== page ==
Running an indie software company is an emotional roller coaster. Some days the code is flowing like water out of a fire hose and you're breaking sales records while other days are filled with blank stares at a debugger and a strange fear that your website must be broken because no one's buying your software. It can be a struggle to keep pushing forward in the face of bugs and support requests. You work your butt off to produce a product update only to be met with jeers and complaints, "You wrecked my software! It's slow/crashing/ugly now" or, "You gave us features a, b and c but I asked for f and g almost two years ago. Why can't you finish your software?"
Okay, it's not like that very often, but if you're like me, a hundred compliments are negated by one complaint. If you're not like me, be happy you dodged a bullet.
MoneyWell is an especially tricky product when it comes to making people happy. Personal finance software is very… personal. Everyone has their own way of managing their finances and no single tool will satisfy every need. I built MoneyWell for one person: me. There were certain needs I had that weren't being met by my current tool, Quicken, and no other software I tested was idiot-proof enough to help me control my spending. So like a good programmer, I wrote my own. When designing the feature set, I did consider if others would like certain abilities, but in the end I based all my decisions on what worked best for me. That may sound selfish, but I've been in companies where software was designed by committees and frankly, it always sucked.
When releasing version 1.0 of a product, flaws and missing features are often forgiven, "It's a one-dot-oh release, I'm sure it will get better." But as your customer base grows and your product matures, the slings and arrows come at a faster pace and hit closer to vital organs. You might start to doubt your vision or struggle to hear your internal voice over the din of the crowd. You might start to doubt your ability to succeed based on what you have planned or fall prey to feeling overwhelmed.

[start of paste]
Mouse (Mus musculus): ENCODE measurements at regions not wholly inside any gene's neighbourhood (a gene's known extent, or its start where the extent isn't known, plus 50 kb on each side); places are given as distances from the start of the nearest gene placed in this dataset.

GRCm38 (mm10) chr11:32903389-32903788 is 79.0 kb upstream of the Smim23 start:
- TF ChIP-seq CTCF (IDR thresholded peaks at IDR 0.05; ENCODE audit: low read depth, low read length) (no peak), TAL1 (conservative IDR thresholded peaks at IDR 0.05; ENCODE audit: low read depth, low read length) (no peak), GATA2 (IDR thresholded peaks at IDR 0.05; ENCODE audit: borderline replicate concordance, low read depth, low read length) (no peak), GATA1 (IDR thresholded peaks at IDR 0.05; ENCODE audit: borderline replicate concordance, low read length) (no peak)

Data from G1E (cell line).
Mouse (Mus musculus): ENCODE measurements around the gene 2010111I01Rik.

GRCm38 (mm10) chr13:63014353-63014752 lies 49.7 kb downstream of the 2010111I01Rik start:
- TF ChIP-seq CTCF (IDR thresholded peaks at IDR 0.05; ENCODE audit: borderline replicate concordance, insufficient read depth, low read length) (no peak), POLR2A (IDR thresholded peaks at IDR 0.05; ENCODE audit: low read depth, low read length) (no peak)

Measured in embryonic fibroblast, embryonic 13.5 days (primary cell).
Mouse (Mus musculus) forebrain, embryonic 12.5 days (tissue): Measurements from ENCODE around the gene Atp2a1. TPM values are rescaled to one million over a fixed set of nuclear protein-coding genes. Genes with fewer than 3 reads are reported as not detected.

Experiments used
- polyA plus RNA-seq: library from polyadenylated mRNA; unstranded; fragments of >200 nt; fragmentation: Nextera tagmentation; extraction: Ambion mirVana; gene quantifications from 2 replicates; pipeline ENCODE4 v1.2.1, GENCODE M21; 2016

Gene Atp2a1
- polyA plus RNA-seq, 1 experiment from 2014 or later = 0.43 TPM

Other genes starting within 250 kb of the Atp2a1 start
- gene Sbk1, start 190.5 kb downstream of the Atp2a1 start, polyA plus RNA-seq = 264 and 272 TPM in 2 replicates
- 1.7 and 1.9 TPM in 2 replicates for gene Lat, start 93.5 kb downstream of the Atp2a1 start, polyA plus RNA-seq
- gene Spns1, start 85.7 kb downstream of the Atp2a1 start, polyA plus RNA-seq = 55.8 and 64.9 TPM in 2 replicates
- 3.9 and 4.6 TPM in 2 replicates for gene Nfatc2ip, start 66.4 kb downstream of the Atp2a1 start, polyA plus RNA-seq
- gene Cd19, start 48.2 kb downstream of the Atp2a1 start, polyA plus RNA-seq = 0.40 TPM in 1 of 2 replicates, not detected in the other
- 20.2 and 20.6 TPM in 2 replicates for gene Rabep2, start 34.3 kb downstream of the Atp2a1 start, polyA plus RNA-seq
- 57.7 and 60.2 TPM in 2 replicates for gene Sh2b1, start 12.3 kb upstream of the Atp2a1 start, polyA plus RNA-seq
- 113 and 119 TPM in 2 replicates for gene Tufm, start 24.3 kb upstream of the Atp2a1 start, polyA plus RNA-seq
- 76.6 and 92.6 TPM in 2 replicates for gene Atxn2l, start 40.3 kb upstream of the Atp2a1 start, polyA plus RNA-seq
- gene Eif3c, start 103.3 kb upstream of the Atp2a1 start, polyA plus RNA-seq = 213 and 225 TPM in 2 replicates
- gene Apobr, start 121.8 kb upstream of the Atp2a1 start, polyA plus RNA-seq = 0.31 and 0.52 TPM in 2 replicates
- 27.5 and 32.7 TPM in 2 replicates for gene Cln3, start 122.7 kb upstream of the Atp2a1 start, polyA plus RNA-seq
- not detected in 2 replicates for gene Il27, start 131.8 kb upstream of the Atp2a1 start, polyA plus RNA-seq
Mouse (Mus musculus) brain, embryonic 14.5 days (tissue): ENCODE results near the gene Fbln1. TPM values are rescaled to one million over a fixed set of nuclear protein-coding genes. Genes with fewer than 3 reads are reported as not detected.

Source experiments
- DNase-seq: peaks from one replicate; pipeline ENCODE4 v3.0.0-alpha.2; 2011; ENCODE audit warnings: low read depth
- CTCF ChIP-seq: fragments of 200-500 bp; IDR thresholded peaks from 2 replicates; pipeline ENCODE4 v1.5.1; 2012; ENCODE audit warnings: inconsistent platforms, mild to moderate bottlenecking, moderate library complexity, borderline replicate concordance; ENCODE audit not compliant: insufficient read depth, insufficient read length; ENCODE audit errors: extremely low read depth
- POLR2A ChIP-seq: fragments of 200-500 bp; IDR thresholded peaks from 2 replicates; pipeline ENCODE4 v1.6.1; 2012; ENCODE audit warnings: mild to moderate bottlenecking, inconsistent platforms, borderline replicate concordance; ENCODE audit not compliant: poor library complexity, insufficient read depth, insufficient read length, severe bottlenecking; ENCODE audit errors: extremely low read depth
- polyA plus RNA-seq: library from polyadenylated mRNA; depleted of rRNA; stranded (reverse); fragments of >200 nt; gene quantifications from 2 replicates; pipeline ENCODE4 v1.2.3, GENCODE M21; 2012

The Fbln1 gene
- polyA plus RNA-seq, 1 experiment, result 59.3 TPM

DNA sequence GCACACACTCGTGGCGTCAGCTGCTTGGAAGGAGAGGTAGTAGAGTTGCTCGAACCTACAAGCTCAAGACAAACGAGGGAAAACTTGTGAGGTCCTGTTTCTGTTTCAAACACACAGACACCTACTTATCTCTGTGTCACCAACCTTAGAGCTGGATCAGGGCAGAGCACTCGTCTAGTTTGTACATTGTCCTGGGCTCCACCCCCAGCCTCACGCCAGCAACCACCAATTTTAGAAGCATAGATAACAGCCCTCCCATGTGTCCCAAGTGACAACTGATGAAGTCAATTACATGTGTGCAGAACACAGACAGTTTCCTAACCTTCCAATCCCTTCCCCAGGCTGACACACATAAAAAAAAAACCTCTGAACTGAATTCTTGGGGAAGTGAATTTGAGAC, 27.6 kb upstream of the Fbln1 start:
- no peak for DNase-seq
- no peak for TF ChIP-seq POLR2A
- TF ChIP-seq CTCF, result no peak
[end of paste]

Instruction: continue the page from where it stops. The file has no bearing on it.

I've ridden the roller coaster plenty of times over the past four years. There were times when I wondered if my design was correct or if I even knew what the hell I was doing. I'm no financial genius so who am I to tell others how to run their books?
What struck me recently and inspired me to keep on the path was a simple question: if not you, then who? Are there any software products out today that I would use instead of my own? No, there are not. And why not? Why do I still like my finance software better than anything else?
There are millions of software developers in the world and many are better or smarter coders than me, but none are me. None of them have had the same financial failures I have had or experienced the same exact frustrations. No single person has gone through all the same life trials as I have. I'm the only one who has lived my life and that makes me unique. My blend of skills and experiences gives me an edge for the software I'm passionate about.
I'll never write the next great word processor because I don't have a burning desire to build it. I've struggled with debt and blown budgets, not page formatting issues. My software comes from my history. It is better because I care about it and how it can improve my life. My greatest desire is that what I create can also help millions of others as well.
You too have a history that gives you a unique perspective on a need. Your life experiences have molded you to see things that others would overlook. What could you contribute to a software design? What do you desire in a product? What are you passionate about?
In other words, don't build what others have envisioned—create from within yourself. Your design process will be much more enjoyable and the final product will scream "you." This will mean that you'll have to endure complaints and say "no" more than you like to enhancement requests, but you will love your work because it feels organic. And even if it doesn't make you rich, it might make you happy.
Here are the rules in summary:
- Seek knowledge from others, but make decisions from within — don't let the noise drown out your thoughts
- Ignore the naysayers — haters are gonna hate and there's nothing you can do about it
- Believe in yourself — trust that what you have to give to the world is unique and worthwhile
- Put passion before a paycheck — doing work you love trumps more money any day of the week and twice on Sunday
Every so often, I get lost and let the one or two negatives swallow up all the good creation happening in my life. It's easy to feel discouraged because your software is in use by hundreds instead of thousands or thousands instead of millions. It's easy to feel overwhelmed because you don't have the time to see your vision in full bloom. It's easy to give up and let someone else deal with creating the solution, but don't do it. You'll be cheating the world out of an experience only you can provide.